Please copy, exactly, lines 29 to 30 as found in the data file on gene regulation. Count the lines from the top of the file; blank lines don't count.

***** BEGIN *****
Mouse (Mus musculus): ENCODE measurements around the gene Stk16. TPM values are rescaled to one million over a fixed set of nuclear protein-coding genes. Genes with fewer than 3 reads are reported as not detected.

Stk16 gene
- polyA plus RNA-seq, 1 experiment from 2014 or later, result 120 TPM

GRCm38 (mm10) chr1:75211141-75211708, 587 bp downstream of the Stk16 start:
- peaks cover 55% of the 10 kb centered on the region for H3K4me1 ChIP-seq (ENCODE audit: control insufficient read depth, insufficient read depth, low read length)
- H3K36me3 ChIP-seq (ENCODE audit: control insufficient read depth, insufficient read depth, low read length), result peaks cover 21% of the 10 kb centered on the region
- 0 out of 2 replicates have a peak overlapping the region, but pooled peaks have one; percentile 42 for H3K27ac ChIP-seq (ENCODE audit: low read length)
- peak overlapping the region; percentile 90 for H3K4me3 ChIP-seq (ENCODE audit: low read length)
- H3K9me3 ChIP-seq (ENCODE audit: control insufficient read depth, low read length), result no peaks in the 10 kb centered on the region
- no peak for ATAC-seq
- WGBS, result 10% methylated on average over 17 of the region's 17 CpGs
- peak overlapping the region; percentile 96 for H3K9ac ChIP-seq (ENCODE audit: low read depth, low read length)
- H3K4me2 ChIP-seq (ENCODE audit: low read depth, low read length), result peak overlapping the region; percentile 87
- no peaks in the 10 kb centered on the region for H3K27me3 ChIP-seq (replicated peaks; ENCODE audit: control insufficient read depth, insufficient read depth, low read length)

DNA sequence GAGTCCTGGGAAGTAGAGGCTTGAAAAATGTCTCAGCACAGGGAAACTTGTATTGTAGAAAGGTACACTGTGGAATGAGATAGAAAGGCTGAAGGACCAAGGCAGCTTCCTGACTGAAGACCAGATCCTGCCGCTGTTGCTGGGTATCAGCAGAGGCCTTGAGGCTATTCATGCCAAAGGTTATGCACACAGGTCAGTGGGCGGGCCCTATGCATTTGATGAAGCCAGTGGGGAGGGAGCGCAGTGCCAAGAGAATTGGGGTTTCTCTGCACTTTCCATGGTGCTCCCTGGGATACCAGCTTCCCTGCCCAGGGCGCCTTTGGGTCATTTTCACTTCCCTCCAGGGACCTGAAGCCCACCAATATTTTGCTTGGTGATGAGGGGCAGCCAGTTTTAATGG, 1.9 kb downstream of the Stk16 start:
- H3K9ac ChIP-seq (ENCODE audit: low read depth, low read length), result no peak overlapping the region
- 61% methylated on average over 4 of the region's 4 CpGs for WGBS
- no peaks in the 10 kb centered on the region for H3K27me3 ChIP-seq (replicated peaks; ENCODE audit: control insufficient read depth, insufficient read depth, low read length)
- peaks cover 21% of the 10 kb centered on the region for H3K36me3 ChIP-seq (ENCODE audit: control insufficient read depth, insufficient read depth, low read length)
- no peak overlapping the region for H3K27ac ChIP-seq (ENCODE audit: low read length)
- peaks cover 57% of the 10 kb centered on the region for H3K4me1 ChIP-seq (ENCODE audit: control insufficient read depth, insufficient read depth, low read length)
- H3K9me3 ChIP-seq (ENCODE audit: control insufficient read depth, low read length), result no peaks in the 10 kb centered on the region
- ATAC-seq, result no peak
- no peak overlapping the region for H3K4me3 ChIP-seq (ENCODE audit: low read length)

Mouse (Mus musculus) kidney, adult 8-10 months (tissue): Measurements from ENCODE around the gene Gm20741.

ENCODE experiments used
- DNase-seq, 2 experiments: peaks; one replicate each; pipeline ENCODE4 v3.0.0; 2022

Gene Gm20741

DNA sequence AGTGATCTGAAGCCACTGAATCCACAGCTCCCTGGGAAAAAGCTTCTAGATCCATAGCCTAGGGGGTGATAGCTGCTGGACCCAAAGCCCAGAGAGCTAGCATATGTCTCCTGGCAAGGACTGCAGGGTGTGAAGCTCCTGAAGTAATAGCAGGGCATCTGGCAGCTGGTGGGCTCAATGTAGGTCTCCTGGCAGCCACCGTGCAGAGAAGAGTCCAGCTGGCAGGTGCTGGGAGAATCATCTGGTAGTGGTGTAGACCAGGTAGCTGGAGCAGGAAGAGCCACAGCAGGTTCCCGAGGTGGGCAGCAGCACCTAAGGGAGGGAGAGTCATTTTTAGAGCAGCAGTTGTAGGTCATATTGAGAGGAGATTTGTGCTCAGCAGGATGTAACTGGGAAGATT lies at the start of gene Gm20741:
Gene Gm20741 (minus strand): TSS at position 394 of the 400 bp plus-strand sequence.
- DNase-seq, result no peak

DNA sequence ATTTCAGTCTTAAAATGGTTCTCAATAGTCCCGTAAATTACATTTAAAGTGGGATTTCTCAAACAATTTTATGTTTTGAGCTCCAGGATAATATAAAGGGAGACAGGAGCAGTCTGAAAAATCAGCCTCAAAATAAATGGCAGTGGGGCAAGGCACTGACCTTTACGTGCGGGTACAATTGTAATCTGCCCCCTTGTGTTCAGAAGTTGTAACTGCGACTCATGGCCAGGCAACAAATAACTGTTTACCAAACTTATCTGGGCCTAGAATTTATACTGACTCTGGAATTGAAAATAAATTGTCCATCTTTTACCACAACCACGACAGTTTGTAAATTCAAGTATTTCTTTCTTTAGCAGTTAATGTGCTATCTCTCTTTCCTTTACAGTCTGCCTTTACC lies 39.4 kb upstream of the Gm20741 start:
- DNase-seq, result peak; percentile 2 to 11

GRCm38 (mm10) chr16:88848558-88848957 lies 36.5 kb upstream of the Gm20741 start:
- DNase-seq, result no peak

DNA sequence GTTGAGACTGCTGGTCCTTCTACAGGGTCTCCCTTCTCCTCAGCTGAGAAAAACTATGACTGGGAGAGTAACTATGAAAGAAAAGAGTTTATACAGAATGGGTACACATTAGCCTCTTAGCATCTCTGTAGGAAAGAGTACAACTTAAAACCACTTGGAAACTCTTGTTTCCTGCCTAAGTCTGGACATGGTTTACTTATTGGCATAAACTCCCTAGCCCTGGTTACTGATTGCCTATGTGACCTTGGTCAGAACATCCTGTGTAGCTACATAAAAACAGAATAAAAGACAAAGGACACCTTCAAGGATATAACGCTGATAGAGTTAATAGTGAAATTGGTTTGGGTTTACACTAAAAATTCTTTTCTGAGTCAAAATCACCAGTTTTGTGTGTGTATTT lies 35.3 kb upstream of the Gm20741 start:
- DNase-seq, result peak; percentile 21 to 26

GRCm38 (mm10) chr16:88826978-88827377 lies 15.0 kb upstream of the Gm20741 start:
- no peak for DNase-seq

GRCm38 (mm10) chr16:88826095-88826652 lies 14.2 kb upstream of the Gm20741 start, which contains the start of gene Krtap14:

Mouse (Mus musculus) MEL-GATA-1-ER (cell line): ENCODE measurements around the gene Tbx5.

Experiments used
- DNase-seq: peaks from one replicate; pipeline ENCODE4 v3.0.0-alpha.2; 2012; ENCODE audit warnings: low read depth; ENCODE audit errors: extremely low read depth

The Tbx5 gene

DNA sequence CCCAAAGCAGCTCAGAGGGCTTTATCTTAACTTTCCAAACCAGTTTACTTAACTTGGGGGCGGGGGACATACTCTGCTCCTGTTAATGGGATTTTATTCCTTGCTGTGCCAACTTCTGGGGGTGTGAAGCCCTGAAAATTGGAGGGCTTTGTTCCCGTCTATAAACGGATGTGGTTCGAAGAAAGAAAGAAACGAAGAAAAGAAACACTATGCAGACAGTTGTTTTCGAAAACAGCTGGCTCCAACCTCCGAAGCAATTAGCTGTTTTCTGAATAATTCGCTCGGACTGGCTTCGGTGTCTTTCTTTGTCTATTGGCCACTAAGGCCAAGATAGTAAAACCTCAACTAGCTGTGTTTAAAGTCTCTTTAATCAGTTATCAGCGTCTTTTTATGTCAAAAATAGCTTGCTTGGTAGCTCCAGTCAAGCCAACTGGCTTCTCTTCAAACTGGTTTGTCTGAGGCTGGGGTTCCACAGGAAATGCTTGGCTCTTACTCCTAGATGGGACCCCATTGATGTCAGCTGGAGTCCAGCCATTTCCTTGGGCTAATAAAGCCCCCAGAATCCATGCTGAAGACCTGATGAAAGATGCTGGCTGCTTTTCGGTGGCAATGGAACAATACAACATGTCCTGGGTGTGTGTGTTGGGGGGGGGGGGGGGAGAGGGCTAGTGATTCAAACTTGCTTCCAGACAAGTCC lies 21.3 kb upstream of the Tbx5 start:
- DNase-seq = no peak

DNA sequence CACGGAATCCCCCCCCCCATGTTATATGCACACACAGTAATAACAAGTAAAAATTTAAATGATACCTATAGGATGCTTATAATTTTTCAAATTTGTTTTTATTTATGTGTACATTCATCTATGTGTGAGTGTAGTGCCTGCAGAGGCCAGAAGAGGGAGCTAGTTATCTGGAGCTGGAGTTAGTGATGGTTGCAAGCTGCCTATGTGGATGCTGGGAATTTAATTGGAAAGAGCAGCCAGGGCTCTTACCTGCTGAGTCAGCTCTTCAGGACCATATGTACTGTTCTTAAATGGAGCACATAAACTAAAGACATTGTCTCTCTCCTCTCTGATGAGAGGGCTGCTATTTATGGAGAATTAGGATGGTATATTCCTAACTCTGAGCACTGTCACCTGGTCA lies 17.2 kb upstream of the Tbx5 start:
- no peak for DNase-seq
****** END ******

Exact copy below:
DNA sequence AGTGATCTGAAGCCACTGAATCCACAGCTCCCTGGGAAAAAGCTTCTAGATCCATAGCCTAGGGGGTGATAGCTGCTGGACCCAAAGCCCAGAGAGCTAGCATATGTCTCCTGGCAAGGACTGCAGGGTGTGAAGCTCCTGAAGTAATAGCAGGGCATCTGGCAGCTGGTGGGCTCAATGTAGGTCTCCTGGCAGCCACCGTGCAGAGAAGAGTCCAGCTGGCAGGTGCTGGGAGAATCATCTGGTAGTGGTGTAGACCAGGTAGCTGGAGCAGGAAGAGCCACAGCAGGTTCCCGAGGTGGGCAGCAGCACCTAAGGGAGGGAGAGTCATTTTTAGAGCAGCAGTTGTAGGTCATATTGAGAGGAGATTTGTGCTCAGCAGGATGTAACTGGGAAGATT lies at the start of gene Gm20741:
Gene Gm20741 (minus strand): TSS at position 394 of the 400 bp plus-strand sequence.